Whether you have a large yard and lots of gardening experience, or you are a gardening novice living in an apartment, the satisfaction of composting is available to you. With a bit of planning, a simple set up of the right composting system, and minimal effort, your organic waste can be diverted from the landfill and turned into a valuable resource, rich soil.
Apartment Dwellers – Indoor Composting Systems
I was raised as an avid composter, so I have never felt comfortable throwing away organic waste, knowing how valuable a resource that waste can become. I have also been an apartment dweller. These seemingly two incompatible positions has led me to explore the world of vermicomposting, that is, composting with worms. Vermicomposting can be done indoors, in small spaces, with no odour and little effort. The finished compost, called worm castings, becomes a great fertilizer for any plant, including houseplants.
There are many commercial vermicomposting bins available. Most feature stackable trays and a drainage spout to harvest any extra liquids that are produced. Check out the wide variety available here.
For a More affordable option, you can make a worm bin yourself. I had great success making my own bin. I used two large plastic containers with lids and drilled some air holes in the top and drainage holes in the bottom of one bin. I placed the drilled bin inside the untouched bin and it was ready for the worms.
Vermicomposting takes a bit more maintenance than an outdoor composter since mistakes can lead to dead worms or bad odours in your house, but it is still very easy. In a way, it is much like taking care of a low maintenance pet such as a goldfish. It is important to monitor the conditions in the box so it is not too wet or dry, and you have to periodically clean out the worm castings (1). Since you will be adding organic matter to the bin every few days, monitoring the bin should naturally be part of this process. For detailed instructions on bin set up and care look here.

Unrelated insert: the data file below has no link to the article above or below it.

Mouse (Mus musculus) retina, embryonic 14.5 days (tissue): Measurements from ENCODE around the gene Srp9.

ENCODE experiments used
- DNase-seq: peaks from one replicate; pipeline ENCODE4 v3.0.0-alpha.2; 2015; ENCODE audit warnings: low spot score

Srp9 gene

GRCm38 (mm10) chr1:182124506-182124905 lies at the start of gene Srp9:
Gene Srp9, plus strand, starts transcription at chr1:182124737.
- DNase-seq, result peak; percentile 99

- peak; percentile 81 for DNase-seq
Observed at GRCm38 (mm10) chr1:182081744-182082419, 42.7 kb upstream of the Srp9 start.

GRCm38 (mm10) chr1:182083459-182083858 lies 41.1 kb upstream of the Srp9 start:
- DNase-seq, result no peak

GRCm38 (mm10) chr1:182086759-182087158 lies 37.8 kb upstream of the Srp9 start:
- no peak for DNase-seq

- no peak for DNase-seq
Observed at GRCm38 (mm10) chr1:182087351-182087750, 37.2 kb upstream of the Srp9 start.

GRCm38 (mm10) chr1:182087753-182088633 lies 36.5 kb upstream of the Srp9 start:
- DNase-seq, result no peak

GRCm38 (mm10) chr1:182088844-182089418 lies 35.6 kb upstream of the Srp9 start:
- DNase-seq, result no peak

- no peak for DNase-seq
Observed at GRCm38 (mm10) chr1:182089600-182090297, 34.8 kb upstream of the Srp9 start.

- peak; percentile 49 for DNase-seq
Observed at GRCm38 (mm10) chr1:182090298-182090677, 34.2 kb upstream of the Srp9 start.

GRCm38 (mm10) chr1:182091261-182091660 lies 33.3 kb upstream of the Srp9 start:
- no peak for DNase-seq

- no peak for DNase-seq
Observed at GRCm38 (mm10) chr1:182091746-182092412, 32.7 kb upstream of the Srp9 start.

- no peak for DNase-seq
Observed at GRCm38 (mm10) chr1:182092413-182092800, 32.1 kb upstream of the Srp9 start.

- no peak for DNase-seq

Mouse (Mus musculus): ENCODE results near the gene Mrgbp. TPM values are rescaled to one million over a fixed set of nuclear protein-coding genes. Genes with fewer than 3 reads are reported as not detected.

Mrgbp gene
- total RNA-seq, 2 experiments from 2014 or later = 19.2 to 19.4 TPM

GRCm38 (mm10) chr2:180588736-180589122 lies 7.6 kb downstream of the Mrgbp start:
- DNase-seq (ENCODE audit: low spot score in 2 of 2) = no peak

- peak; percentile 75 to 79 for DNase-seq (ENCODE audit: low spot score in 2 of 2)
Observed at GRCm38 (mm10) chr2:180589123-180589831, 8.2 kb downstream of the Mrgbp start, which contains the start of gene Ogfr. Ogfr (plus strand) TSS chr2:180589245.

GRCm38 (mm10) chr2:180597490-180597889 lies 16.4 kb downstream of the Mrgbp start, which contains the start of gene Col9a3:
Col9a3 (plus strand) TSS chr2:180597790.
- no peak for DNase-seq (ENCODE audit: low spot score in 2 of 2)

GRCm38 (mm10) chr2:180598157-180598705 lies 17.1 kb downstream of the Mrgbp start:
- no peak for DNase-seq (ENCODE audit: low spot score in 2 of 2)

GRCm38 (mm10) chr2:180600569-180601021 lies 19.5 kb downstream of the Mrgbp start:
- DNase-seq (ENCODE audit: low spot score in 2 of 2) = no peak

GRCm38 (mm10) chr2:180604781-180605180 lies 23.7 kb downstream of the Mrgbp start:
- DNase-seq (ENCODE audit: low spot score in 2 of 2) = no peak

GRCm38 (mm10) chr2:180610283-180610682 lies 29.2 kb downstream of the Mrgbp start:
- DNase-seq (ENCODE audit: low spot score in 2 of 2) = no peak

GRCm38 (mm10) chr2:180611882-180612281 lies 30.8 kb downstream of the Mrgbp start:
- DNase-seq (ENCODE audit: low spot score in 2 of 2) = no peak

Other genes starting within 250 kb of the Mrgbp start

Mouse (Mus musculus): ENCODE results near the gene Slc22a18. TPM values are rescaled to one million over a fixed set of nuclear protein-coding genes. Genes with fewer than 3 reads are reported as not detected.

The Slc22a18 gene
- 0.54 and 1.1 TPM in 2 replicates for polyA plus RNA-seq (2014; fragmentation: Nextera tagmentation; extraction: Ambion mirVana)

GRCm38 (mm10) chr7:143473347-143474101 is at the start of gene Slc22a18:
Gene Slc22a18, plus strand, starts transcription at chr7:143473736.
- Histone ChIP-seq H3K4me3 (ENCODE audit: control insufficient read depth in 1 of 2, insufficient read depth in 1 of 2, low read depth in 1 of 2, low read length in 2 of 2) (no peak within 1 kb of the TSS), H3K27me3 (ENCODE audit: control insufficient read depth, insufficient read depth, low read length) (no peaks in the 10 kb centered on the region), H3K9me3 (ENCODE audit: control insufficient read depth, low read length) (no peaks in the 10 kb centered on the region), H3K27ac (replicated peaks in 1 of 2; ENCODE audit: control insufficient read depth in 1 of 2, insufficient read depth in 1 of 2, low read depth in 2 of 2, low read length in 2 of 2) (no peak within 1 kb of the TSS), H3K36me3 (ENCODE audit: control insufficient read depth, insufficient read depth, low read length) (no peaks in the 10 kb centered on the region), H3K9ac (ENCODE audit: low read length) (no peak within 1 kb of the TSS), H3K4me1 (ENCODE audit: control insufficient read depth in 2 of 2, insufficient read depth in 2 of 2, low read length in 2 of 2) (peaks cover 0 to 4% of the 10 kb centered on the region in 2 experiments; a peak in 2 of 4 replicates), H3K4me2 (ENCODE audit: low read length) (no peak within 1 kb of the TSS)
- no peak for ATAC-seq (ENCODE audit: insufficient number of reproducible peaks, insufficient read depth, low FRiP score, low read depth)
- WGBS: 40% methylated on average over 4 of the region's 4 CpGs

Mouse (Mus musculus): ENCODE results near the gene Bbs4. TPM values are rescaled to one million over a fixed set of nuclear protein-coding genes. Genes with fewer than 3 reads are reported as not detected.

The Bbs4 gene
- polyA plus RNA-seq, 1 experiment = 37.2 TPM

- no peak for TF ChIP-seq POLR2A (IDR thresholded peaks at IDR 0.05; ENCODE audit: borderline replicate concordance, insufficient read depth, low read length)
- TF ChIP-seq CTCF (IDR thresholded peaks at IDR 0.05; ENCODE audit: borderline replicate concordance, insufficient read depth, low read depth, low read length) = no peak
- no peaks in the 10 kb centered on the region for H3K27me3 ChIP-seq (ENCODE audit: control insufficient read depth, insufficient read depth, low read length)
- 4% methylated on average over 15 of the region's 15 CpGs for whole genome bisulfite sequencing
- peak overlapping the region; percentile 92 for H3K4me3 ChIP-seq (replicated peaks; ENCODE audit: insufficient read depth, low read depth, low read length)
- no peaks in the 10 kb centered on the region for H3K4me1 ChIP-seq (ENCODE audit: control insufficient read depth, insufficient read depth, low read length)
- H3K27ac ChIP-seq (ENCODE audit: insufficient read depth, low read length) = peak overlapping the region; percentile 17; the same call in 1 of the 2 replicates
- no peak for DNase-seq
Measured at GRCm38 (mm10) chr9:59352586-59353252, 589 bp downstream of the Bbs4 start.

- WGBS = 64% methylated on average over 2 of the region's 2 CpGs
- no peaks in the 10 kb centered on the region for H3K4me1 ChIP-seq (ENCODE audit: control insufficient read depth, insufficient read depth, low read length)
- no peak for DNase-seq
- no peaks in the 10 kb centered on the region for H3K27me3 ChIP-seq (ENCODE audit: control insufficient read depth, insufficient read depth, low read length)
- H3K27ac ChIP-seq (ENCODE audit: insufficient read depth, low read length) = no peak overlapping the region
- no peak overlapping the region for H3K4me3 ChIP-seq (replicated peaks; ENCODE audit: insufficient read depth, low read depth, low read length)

Small Yards – Compact Odour Free Composting Systems
In small yards, it becomes difficult to tuck the composter into an unseen corner of the yard. Because of the increased visibility and proximity to people of the composting system in a small yard, attractiveness and odour control become much more important than in large yards.
There are many store bought bins that provide a compact composting system that looks good and is very closed in, keeping your compost discreet. Check out a variety of bins here.
There are also many options to build a small bin with simple materials from the hardware store. Using wooden planks to make a small bin is a great solution that also looks great. Homemade bins can have all the benefits of a store bought plastic one, and usually looks better too. Here is a simple design that is great for small yards, very attractive and functional.
Odour control of the composter comes more from the proper management of the compost heap than from the actual bin structure. Having a contained bin helps a bit, but a properly layered bin should have very little odour anyway. Mix green waste (kitchen scraps, grass clippings, garden waste) with brown waste (dried leaves, cardboard, dried plant matter) at about a one to four ratio. Odours often occur from too much green waste, so keeping a bag of dried leaves around, collected from the previous fall, ensures you always have enough brown waste on hand to keep the proper balance. (2)
Odours can also happen from lack of air flow. Turning the compost, poking holes in the pile, adding an occasional layer of sticks, and avoiding compacting the pile are all effective ways to ensure proper air flow. (3)
The Causal Composter – Relaxed Composting System
Composting can be made very complicated, but it doesn’t need to be. Nature is well equipped to break down organic matter with only a few very basic requirements being met. Trust in the bacteria and insects, is all that is really needed to have beautiful black gold come from your composter.
Keeping the very basics loosely in mind will be enough to have a successful compost heap. Focus on adding both green and brown waste and not letting the pile get sopping wet or bone dry and you should be fine. Even if either of these basics falter for a bit, your pile will be fine. It is almost impossible to mess up bad enough to stop the insects and microorganisms from devouring that food.
Thrifty – Low Cost Composting Systems
Countless composting systems can be bought, but there are many ways to build a very effective composting system from simple and cheap materials available from your local hardware store.
Check out this cheap and easy method of making a compost bin.
Source: compost bin DIY easy and cheap, by judopuff
Plan Your Composting System And Start Your Waste Reduction Journey
Whatever composting system you choose, it will be a rewarding experience. Enjoy the feeling when you harvest your first finished batch of compost. Composting brings you closer to nature and gives you the opportunity to care for the earth.
Sources for this article include:
(1) Planet Natural: Using Worms
(2) Gardening Know How: Understanding The Browns And Greens Mix For Compost, by Heather Rhoades
(3) The Compost Gardener: Aerobic Decomposition – Give ’em Air